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Advocate for responsible outsourcing

The rise of globalization and consumerism led to the evolution of global supply chains that strived to source, transport, make and deliver goods from any country in the world and to sell in any other.

By ·

I joined the supply chain community in 1990, following my initial career in marketing. SCM has been my profession since.

My first position was in Arthur Andersen’s Logistics Strategy Practice, part of the consulting group that eventually evolved and spun out from the accounting firm into Accenture’s supply chain management (SCM) practice. I was fortunate to be in the right place at the right time. The rise of globalization and consumerism led to the evolution of global supply chains that strived to source, transport, make and deliver goods from any country in the world and to sell in any other. Like many of my colleagues, I felt like we were solving world hunger and raising the economic conditions of citizens around the globe.

Using practices such as just-in-time, integrated operations and cross-functional business processes, we developed highly efficient and effective supply chain operations to meet the global demand for goods and services. In the United States we helped to satisfy the demand from affluent American consumers for products from faraway places. Our European colleagues did the same for their countries’ appetites for imported goods and services.

Initial doubts about outsourcing

Without question, outsourcing played an important part in the evolution to global supply chains. Thorough analysis and planning needs to be done on what to outsource, but given my history, I’ve been an advocate of outsourcing, when it makes business sense. I’ve argued with naysayer friends that companies were just outsourcing low-paying, low-skilled jobs, while at the same time growing the highly-skilled, high-paying jobs that Americans needed to maintain their opulent lifestyles.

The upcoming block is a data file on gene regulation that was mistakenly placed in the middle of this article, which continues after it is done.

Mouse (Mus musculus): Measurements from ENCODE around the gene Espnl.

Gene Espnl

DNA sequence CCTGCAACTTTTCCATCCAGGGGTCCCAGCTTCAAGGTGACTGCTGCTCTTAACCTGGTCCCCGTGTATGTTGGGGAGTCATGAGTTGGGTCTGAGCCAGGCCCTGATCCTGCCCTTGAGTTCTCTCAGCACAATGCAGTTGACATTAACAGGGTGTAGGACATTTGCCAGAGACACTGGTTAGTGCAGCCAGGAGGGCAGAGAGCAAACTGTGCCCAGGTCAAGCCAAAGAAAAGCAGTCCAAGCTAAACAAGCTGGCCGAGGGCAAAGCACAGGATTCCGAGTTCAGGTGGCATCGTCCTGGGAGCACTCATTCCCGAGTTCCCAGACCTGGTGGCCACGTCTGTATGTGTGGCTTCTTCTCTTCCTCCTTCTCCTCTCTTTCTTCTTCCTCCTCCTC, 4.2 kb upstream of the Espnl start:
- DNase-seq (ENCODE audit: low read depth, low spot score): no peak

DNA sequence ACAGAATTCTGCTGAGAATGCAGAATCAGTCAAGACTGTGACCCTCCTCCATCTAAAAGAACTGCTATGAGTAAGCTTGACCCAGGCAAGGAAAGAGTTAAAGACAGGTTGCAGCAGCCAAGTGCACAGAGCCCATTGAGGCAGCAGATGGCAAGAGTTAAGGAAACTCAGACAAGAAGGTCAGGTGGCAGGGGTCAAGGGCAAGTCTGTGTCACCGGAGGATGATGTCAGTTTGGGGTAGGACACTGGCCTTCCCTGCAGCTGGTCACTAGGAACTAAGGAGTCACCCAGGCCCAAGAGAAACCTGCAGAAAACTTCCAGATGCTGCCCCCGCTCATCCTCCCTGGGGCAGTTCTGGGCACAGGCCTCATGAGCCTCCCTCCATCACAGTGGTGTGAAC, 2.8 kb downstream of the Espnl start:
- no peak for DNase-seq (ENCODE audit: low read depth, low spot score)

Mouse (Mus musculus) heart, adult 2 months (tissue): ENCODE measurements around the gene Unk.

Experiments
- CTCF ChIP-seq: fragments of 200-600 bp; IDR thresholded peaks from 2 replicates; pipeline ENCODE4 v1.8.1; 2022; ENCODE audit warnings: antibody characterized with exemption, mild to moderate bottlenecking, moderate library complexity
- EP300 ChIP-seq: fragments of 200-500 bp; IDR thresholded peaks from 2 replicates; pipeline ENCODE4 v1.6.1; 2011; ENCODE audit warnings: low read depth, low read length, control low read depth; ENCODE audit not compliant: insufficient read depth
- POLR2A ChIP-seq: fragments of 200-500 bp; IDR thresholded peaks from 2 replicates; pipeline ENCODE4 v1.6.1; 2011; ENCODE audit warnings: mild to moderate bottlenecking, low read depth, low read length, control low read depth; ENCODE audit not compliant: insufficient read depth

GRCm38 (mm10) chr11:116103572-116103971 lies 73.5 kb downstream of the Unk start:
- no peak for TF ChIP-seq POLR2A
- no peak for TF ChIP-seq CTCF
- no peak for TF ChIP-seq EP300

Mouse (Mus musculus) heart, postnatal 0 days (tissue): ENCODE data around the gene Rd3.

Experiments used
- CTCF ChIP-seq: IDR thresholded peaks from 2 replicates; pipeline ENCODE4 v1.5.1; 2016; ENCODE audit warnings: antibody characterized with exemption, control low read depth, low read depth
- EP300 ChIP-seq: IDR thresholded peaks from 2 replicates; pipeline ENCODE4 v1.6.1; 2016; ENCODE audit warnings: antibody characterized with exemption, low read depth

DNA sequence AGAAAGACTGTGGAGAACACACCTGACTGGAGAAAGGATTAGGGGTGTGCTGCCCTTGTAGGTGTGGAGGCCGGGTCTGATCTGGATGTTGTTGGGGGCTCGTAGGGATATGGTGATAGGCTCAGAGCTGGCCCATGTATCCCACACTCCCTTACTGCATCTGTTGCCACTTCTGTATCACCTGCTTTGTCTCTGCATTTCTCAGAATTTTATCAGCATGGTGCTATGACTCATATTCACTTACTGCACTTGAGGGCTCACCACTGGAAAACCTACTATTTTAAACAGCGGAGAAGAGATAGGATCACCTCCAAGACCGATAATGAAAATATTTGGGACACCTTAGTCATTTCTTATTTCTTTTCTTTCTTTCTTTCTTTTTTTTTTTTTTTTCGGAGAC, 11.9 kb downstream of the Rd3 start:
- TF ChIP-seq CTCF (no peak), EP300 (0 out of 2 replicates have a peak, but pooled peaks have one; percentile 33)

This complete article is available to subscribers only. Log in now for full access or start your PLUS+ subscription for instant access.

By ·

I joined the supply chain community in 1990, following my initial career in marketing. SCM has been my profession since.

My first position was in Arthur Andersen’s Logistics Strategy Practice, part of the consulting group that eventually evolved and spun out from the accounting firm into Accenture’s supply chain management (SCM) practice. I was fortunate to be in the right place at the right time. The rise of globalization and consumerism led to the evolution of global supply chains that strived to source, transport, make and deliver goods from any country in the world and to sell in any other. Like many of my colleagues, I felt like we were solving world hunger and raising the economic conditions of citizens around the globe.

Using practices such as just-in-time, integrated operations and cross-functional business processes, we developed highly efficient and effective supply chain operations to meet the global demand for goods and services. In the United States we helped to satisfy the demand from affluent American consumers for products from faraway places. Our European colleagues did the same for their countries’ appetites for imported goods and services.

Initial doubts about outsourcing

Without question, outsourcing played an important part in the evolution to global supply chains. Thorough analysis and planning needs to be done on what to outsource, but given my history, I’ve been an advocate of outsourcing, when it makes business sense. I’ve argued with naysayer friends that companies were just outsourcing low-paying, low-skilled jobs, while at the same time growing the highly-skilled, high-paying jobs that Americans needed to maintain their opulent lifestyles.

 

 


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From the December 2017
This is a comprehensive guide to services, products and educational opportunities targeted specifically to supply chain professionals. As with years past, we’re also featuring several articles we trust will offer food for thought in your supply chain throughout the coming year.
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